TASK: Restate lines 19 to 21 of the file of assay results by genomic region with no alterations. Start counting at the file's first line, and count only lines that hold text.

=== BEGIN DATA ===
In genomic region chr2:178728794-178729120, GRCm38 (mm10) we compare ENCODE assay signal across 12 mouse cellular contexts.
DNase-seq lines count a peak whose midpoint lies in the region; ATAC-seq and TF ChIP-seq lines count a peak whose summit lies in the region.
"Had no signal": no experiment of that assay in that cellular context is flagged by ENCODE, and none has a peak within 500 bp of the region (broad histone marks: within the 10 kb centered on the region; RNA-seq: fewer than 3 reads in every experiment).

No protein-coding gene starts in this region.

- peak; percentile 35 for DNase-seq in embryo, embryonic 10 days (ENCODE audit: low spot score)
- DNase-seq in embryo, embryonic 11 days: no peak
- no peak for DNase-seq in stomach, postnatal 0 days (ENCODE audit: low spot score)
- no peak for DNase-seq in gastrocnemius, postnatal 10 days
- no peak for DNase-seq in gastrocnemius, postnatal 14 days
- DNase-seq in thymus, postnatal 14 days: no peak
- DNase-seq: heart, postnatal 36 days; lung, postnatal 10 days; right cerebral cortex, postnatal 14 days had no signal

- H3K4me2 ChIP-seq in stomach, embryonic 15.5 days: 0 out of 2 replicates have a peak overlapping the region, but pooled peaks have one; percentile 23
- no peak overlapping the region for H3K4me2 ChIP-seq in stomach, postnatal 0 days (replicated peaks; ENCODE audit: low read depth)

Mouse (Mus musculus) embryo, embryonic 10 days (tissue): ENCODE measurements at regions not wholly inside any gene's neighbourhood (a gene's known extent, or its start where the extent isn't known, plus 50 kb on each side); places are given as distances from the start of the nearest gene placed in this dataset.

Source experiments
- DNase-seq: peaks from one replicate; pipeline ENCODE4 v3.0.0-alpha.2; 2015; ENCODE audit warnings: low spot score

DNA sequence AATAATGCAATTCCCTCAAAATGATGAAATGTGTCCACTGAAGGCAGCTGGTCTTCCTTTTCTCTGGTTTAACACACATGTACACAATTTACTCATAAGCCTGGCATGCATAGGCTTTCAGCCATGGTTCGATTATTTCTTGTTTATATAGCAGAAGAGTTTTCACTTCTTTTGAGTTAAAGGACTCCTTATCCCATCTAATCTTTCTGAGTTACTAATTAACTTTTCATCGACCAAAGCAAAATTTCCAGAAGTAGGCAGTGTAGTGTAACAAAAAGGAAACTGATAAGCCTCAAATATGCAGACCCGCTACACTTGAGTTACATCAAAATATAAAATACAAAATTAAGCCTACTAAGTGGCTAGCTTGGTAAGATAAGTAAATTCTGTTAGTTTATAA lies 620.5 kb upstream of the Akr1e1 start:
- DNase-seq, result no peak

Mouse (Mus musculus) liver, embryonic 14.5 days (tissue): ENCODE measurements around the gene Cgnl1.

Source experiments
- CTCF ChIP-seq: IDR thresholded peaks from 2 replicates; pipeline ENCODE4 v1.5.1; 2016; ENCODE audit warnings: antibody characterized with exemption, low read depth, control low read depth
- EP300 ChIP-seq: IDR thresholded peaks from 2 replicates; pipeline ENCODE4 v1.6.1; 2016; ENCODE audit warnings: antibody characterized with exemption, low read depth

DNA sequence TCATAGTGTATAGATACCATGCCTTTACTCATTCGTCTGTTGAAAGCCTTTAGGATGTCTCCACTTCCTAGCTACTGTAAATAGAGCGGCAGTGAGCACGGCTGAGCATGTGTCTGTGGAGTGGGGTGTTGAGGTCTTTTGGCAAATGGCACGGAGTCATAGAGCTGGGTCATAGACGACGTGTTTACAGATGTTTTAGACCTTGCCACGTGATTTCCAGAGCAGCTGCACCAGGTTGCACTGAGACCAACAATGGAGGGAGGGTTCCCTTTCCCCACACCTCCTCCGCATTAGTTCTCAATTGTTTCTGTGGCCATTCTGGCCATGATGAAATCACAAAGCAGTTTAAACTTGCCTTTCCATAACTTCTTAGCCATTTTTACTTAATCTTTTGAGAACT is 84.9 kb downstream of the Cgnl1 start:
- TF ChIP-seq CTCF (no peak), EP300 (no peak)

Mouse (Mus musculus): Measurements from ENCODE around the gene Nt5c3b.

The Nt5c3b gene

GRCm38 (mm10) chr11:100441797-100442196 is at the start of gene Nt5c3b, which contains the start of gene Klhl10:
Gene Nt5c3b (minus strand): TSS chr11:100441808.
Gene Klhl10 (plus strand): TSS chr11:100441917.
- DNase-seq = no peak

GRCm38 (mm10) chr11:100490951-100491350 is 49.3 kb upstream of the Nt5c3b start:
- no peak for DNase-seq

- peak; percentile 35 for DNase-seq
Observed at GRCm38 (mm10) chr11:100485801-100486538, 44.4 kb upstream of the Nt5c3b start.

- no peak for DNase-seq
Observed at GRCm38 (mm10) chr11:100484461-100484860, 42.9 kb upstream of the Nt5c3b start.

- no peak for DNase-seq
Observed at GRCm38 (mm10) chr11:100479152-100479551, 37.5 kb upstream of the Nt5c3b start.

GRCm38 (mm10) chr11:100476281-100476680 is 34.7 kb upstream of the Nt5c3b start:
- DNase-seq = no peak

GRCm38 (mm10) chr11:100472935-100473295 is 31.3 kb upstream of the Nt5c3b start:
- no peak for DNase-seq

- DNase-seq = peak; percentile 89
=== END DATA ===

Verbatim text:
Mouse (Mus musculus) liver, embryonic 14.5 days (tissue): ENCODE measurements around the gene Cgnl1.

Source experiments
- CTCF ChIP-seq: IDR thresholded peaks from 2 replicates; pipeline ENCODE4 v1.5.1; 2016; ENCODE audit warnings: antibody characterized with exemption, low read depth, control low read depth